Singer/songwriter Rodney Crowell takes an unflinching look at his rough-and-tumble Texas upbringing with his new album, "The Houston Kid," due Feb. 13 on Sugar Hill Records.

Singer/songwriter Rodney Crowell takes an unflinching look at his rough-and-tumble Texas upbringing with his new album, "The Houston Kid," due Feb. 13 on Sugar Hill Records.

The rootsy, acoustic-rock record relies heavily on imagery-often unpleasant-conjured from Crowell's memories of his youth on the wrong side of the tracks in Houston. "For the most part, this record is autobiographical," the artist says. "At some point, the story of 'The Houston Kid' takes my experiences from 6 to 15 years old, and it sort of cross-pollinates with other kids in my neighborhood. It fuses their experiences with what was going on in my life."

The picture isn't always pretty. Songs like "Telephone Road," "The Rock Of My Soul," and "Topsy Turvy" paint a picture of exuberant survival instincts put in use by an environment of alcohol and abuse.

Stylistically, the set leans more toward Bruce Springsteen's "The Ghost Of Tom Joad" than Crowell's past, more commercial efforts. Yet in spite of the grittiness, Crowell maintains an affection for those times. "Even in the really dark years, I was having fun," he says. "My spirit wasn't killed by the abuse that was going on."

While "Telephone Road" is a colorful homage to the ice houses and honky-tonks of East Houston, the smoldering "Rock Of My Soul" addresses tougher themes-mainly, domestic violence-with lyrics like "I'm a firsthand witness to an age-old crime/A man who hits a woman isn't worth a dime."

Crowell says the Tom Petty-esque "Why Don't We Talk About It" takes the point of view that "the Houston Kid grows up." Such lyrics as "Guess my reputation says I'm flaky/Hey, my whole situation's kinda shaky" bring to mind Crowell's sometimes tenuous relationship with the Nashville music business.

"Have I felt misunderstood by Music Row at times?" he asks. "Of course."

Regardless, Crowell continues to forge his own creative path. In a departure from more commercially palatable Nashville fare, he takes a hard look at prejudices, AIDS, and familial love with a pair of songs midway through the record: the haunting "I Wish It Would Rain" and the gently thrumming "Wandering Boy." The artist says the two songs tell the tale of twin brothers, one of whom runs away and becomes a "bisexual street hustler," returning to Houston to die with the brother who "once cast his judgments like a net." The edgy subject matter and Crowell's skill as a lyricist make for a poignant pair of songs.

"Sometimes the better writing comes when the song speaks through me and tells me what the song wants to say," he says. "I tried to keep my own point of view out of it. Those songs should hit hard if they're doing their job."

Songs like "Topsy Turvy" portray Crowell's admittedly "white trash" upbringing. The record's most lighthearted moment is "I Walk The Line Revisited," featuring Johnny Cash, Crowell's former father-in-law.

Crowell wraps up the album with the lilting redemption of "I Know Love Is All I Need." He says the final song, in which his now-deceased parents speak to him in a dream, made the record complete.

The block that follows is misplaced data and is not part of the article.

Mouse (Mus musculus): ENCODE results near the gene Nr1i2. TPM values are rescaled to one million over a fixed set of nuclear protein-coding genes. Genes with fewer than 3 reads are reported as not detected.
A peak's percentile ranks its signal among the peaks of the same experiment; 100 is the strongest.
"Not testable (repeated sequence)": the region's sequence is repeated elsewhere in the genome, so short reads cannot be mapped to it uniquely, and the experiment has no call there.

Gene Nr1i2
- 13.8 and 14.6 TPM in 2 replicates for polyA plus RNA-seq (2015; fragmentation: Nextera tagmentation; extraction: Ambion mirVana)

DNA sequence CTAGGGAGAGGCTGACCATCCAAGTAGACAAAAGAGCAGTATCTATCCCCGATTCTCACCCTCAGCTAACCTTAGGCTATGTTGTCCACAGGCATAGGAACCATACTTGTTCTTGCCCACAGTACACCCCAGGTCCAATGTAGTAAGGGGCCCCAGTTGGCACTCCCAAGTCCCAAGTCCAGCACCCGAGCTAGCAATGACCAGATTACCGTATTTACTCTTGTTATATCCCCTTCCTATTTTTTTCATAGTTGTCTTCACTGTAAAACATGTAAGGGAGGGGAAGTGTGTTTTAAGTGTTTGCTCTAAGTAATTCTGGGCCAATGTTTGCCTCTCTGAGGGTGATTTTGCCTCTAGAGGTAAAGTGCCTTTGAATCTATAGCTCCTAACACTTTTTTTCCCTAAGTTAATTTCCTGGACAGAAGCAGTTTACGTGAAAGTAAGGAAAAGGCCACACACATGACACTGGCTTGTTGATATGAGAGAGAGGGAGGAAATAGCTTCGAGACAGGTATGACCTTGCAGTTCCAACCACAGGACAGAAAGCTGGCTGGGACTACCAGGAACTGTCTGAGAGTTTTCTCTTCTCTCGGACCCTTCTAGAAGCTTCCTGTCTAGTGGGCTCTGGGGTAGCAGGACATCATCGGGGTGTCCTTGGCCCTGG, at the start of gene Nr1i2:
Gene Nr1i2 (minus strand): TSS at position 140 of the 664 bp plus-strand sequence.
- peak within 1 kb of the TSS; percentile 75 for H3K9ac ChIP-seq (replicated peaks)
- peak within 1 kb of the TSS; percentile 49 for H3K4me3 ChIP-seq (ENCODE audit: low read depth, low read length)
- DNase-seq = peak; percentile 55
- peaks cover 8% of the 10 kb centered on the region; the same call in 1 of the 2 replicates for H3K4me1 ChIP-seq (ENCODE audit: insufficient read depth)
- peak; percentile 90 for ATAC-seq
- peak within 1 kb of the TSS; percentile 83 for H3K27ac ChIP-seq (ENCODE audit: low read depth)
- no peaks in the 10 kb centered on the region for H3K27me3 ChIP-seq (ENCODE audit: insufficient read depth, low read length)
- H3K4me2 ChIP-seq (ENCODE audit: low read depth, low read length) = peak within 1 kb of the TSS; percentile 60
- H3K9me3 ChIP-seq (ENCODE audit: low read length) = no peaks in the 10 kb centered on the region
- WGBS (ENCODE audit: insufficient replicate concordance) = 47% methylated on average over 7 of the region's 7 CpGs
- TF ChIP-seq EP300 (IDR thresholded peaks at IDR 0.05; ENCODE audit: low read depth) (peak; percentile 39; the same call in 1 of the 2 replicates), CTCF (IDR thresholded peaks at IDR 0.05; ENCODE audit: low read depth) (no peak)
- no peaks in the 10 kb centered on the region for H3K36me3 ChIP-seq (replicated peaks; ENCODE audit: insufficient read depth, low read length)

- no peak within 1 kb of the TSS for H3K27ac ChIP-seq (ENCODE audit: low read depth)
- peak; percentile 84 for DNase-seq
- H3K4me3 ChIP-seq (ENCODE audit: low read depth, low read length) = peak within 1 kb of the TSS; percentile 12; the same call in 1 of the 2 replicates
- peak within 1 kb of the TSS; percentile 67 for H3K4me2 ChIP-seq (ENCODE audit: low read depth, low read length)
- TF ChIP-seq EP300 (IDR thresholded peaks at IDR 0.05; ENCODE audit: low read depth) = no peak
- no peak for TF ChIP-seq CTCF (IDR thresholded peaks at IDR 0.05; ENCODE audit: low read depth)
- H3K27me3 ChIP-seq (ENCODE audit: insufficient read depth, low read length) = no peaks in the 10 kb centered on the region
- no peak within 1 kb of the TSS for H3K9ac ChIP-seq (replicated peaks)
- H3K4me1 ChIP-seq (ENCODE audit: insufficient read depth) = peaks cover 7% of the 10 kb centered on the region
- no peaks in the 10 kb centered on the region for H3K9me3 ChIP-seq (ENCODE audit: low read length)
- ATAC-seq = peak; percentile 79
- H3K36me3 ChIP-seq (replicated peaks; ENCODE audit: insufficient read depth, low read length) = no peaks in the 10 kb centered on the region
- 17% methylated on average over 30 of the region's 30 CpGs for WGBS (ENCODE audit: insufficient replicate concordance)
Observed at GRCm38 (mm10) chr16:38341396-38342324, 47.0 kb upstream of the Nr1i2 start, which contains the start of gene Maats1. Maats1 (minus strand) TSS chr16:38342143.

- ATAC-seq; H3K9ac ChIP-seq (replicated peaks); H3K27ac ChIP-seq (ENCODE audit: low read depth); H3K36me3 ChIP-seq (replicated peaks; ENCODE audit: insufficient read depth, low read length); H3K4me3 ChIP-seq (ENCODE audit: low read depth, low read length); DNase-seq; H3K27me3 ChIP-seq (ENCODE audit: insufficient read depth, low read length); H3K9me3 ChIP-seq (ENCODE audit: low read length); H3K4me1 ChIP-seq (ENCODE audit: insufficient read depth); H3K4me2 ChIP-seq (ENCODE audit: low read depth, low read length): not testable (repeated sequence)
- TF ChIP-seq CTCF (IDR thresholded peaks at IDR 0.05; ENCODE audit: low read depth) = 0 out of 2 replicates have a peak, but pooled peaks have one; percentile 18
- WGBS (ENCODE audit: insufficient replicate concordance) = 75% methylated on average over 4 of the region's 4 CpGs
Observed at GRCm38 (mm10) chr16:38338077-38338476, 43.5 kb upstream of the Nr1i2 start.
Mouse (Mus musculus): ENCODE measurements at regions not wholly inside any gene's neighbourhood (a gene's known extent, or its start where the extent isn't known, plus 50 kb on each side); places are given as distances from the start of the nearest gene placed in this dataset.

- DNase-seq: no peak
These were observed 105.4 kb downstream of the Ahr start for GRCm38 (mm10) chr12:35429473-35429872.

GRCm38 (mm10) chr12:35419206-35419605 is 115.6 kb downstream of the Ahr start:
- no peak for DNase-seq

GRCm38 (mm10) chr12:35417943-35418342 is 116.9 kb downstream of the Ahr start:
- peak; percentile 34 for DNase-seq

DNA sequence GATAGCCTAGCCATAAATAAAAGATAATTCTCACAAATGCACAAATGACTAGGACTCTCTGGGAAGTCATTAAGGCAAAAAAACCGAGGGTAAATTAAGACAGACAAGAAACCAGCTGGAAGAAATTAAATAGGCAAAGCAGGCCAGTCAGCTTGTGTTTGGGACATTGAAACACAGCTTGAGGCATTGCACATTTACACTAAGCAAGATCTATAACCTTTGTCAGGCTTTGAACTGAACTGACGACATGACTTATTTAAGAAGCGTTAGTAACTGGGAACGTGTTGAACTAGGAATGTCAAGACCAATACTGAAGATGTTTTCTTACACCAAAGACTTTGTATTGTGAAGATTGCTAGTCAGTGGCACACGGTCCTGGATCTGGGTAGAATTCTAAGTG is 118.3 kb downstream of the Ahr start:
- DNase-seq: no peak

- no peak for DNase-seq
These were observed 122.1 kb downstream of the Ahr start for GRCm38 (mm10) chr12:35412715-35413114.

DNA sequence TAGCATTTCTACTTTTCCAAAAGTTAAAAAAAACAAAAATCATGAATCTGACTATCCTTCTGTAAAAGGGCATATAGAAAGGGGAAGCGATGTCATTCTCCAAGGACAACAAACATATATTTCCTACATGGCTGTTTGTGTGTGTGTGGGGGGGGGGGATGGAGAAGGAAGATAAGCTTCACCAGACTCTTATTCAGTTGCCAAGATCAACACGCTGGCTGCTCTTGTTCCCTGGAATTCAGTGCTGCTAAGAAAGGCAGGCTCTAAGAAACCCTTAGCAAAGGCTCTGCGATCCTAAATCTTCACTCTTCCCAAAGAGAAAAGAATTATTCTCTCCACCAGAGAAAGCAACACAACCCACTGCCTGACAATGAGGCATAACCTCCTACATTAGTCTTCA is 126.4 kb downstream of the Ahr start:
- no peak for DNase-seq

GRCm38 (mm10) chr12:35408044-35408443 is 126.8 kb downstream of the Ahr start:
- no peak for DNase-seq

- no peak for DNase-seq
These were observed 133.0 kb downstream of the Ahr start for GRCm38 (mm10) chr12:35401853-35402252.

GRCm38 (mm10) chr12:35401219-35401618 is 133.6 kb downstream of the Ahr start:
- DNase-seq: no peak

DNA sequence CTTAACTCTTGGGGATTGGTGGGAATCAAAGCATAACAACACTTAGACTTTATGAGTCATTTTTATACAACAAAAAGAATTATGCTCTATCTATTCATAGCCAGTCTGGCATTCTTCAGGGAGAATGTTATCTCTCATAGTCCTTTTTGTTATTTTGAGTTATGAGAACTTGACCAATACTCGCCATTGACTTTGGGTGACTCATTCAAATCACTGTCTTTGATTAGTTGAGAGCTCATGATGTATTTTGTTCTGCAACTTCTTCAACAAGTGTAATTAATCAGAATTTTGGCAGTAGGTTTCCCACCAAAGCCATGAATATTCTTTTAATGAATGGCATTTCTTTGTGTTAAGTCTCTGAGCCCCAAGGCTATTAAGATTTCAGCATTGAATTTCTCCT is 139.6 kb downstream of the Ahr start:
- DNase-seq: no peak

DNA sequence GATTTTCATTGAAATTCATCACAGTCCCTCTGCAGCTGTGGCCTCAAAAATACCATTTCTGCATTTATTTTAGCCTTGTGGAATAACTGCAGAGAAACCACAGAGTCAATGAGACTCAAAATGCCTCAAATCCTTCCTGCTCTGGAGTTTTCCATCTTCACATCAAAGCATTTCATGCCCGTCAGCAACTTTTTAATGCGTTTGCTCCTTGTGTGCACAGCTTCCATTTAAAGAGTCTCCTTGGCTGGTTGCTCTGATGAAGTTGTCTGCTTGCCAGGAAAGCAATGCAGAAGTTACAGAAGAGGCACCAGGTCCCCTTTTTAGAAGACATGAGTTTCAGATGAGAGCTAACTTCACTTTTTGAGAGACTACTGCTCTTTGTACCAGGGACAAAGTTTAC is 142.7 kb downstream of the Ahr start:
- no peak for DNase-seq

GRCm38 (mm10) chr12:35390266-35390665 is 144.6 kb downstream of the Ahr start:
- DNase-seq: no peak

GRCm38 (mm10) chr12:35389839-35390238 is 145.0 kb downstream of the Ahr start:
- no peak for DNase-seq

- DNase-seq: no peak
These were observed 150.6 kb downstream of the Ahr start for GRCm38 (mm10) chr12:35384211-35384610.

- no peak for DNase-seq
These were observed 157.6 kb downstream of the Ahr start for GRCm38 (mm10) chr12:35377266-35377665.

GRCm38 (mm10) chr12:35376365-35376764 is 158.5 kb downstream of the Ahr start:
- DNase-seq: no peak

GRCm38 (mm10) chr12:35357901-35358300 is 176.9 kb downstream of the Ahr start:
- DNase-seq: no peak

"I had been walking around with an uneasy feeling, like 'what am I missing to make this record complete?' " Crowell says. "Then I dreamed my parents came and showed me around their new house. They said they liked the [new] record, but they didn't think I was telling the whole story."

When he awoke, Crowell agreed. "What was missing was forgiveness," he says. "I lived through this, I'm a better man for it, and toward the end, my relationship with both parents was really good."

Crowell is pleased with the final results on "The Houston Kid." "I feel like this was the first time I could walk away from making a record with all my self-respect," he says. He admits, though, that the set doesn't fit squarely in any musical format.

"I feel like it's Americana music with kind of a folk underpinning," he says. "No way this gets played on country radio. But it does have the sensibility country comes from-and the traditions of country music, like honesty and story-telling."

Crowell produced "The Houston Kid," with multi-instrumentalist and former Cicadas collaborator Steuart Smith co-producing several tracks. A group of top-shelf musicians participated in the project: Smith, keyboardist John Hobbs, vocalist John Cowan, bassist Michael Rhodes, drummer Paul Leim, and guitarist Fletcher Watson III.

"This was one of those records for me where it all came together," Crowell says. "The musicians all said they felt like they were working on something special."

Crowell had completed "The Houston Kid" before he took it to any label, and Sugar Hill eventually got the nod.

"When I was shopping it around, [Sugar Hill] were the ones that gave me the most confidence that they knew where the market was and how to get [the record] to it," Crowell says. "I got the feeling from the bigger labels of 'we'll take this record because of who you are, not because it's a special piece of work.' Sugar Hill gave me the feeling they'd be proud to have this record."

An upcoming Texas tour will begin with dates in Houston (Feb. 21), Austin (Feb. 23), and Fort Worth (Feb. 24). Crowell also performed a live concert for Yahoo! to be Webcast around the time of the album's release, and online chats and a cross-promotion with Amazon are planned.

As a side project, Crowell returned to his hometown with a student film crew from the Watkins College of Art and Design to shoot a companion video documentary for "The Houston Kid."

Regardless of the album's commercial outcome at radio and retail, "The Houston Kid" is a project Crowell is proud of and a process he wants to repeat. "It may not be the flavor of the month, but that's not what it's about for me," he says. "I captured something I had longed to capture. And I want to do it again.